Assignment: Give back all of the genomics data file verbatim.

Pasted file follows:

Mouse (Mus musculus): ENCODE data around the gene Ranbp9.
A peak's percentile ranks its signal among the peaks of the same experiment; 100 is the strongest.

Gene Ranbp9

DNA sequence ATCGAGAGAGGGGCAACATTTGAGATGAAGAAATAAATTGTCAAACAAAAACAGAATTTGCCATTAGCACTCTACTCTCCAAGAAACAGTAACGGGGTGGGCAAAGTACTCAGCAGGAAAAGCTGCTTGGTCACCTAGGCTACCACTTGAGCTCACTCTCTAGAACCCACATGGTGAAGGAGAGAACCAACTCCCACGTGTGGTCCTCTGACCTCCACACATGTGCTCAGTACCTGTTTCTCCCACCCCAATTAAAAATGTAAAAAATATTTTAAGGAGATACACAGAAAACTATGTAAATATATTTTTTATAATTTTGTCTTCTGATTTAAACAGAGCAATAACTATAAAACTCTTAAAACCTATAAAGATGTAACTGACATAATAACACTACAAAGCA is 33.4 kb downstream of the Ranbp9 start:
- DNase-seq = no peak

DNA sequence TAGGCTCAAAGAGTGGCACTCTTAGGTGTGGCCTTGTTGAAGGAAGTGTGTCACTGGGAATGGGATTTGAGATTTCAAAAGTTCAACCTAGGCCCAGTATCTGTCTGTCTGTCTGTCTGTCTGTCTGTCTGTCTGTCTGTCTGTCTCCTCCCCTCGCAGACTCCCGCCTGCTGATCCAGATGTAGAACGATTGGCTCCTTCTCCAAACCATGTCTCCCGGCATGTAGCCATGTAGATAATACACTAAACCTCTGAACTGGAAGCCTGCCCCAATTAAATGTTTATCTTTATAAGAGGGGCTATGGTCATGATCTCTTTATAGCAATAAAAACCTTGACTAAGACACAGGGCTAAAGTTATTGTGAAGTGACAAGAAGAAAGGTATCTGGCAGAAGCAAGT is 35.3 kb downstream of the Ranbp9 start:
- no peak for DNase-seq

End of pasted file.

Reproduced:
Mouse (Mus musculus): ENCODE data around the gene Ranbp9.
A peak's percentile ranks its signal among the peaks of the same experiment; 100 is the strongest.

Gene Ranbp9

DNA sequence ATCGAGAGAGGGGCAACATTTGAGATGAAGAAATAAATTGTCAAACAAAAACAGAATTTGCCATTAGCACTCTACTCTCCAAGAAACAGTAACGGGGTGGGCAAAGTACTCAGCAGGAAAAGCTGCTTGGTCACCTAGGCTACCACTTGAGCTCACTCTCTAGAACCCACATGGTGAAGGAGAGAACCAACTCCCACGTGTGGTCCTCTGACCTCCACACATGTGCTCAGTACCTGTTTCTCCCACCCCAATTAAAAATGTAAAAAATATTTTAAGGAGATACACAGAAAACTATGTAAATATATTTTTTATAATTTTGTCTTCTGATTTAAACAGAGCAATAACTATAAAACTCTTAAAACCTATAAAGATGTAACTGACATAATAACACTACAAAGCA is 33.4 kb downstream of the Ranbp9 start:
- DNase-seq = no peak

DNA sequence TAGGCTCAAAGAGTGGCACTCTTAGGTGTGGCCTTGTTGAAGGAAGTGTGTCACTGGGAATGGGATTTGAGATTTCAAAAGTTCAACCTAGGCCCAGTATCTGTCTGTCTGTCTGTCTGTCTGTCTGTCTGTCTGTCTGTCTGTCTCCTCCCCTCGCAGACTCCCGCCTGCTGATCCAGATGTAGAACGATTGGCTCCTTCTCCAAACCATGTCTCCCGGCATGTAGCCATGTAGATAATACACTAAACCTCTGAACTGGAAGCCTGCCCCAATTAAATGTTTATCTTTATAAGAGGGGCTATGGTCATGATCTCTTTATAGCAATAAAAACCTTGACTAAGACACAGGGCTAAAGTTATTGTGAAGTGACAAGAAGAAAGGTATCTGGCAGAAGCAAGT is 35.3 kb downstream of the Ranbp9 start:
- no peak for DNase-seq